California voters legalized cannabis on November 8, however, most are unaware that some small-time criminals could get their records erased. Thousands of Californians with pending cannabis charges are seeing their cases being reduced or dropped altogether.
Phillips owns a dispensary in Long Beach as well as several cannabis farms. Last June, Chris Phillips faced five felony counts with possible jail time for illegally growing cannabis at his home in Livermore, California. Phillips’ attorney Bill Panzer managed to knock down Phillip’s charges to a single misdemeanor charge.
Losing the felony charges prompted Phillips to have a “sigh of relief.” “I have four kids,” Phillips said. “The police put assault rifles in their faces. My family has PTSD from it. Every time we see a cop, we get scared. My kids don’t want to interact with them. I’m trying to teach them, ‘No, it’s OK to talk to them.’ Sometimes things happen.”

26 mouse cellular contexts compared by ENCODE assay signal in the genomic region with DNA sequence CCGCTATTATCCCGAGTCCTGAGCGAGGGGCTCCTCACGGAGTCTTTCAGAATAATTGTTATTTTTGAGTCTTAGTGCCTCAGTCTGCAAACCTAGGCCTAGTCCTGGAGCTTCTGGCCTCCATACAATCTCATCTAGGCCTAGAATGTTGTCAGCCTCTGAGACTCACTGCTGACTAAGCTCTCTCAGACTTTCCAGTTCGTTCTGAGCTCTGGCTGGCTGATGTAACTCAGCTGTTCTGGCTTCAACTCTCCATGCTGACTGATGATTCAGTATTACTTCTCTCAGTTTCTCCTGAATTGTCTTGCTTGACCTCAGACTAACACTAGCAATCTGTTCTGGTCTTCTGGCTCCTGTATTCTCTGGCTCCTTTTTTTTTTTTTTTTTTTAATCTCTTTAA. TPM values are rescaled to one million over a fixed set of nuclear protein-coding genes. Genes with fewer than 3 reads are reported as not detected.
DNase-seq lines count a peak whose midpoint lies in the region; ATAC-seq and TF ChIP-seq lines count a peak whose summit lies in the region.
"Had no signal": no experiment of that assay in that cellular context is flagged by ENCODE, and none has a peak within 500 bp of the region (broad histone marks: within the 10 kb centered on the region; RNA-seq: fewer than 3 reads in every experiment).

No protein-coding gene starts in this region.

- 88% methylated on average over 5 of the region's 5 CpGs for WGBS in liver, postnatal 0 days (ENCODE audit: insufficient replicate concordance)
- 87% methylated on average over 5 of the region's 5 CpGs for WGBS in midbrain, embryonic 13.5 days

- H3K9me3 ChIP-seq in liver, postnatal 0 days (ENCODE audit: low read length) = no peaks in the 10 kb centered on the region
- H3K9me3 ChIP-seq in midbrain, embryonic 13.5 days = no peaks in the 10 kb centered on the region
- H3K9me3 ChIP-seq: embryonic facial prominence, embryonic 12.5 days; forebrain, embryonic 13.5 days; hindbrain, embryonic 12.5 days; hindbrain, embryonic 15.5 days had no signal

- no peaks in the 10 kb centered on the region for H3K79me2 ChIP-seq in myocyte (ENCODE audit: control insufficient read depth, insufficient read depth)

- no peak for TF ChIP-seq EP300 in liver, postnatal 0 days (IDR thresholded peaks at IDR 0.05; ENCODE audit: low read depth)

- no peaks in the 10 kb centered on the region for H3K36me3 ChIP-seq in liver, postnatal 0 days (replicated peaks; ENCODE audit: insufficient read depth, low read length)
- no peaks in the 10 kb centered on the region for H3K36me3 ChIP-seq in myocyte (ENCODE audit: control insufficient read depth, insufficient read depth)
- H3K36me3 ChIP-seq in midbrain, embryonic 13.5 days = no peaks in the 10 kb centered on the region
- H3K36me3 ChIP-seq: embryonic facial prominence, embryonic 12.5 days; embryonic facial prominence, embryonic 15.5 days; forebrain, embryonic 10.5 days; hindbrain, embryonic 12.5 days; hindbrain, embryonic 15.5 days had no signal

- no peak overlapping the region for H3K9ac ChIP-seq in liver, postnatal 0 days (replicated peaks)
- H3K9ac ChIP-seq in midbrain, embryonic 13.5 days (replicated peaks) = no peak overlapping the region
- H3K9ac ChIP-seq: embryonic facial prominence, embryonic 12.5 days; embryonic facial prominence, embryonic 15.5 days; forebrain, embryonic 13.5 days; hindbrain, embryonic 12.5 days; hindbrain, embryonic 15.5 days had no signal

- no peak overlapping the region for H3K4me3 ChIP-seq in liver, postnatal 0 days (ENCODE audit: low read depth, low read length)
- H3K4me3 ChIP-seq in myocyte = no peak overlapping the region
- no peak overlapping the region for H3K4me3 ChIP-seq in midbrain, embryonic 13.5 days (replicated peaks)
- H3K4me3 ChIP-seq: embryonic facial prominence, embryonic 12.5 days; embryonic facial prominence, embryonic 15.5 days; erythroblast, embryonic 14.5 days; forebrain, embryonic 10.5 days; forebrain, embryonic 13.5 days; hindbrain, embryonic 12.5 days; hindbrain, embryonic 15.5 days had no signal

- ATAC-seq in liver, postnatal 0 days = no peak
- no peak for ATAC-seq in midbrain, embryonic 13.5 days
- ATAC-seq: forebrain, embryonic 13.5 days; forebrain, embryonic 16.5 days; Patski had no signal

According to the attorney general’s office, police made 8,866 felony pot arrests involving 7,987 adults and 879 juveniles in 2015. An application was posted online by the California Judicial Council for a petition for resentencing, expunging and sealing records.
Allison Margolin, a partner at Margolin and Lawrence, pointed out that Proposition 64 builds on Proposition 47, which reduced some drug crimes to a misdemeanor. Proposition 64 adds growers, sellers, transporters and juveniles to those who could potentially drop charges. “It’s really awesome for a lot of people, of course,” Margolin said. “A young person who sold weed in college and gets caught and then has it affect their whole life—there’s probably more than a hundred thousand people in those situations.” Margolin plans on opening a legal clinic on December 3 for those wishing to expunge their records.
Those with past pot convictions could benefit from Proposition 64’s provisions more than anyone else. Dropping charges could create life-changing situations for some people in the job market.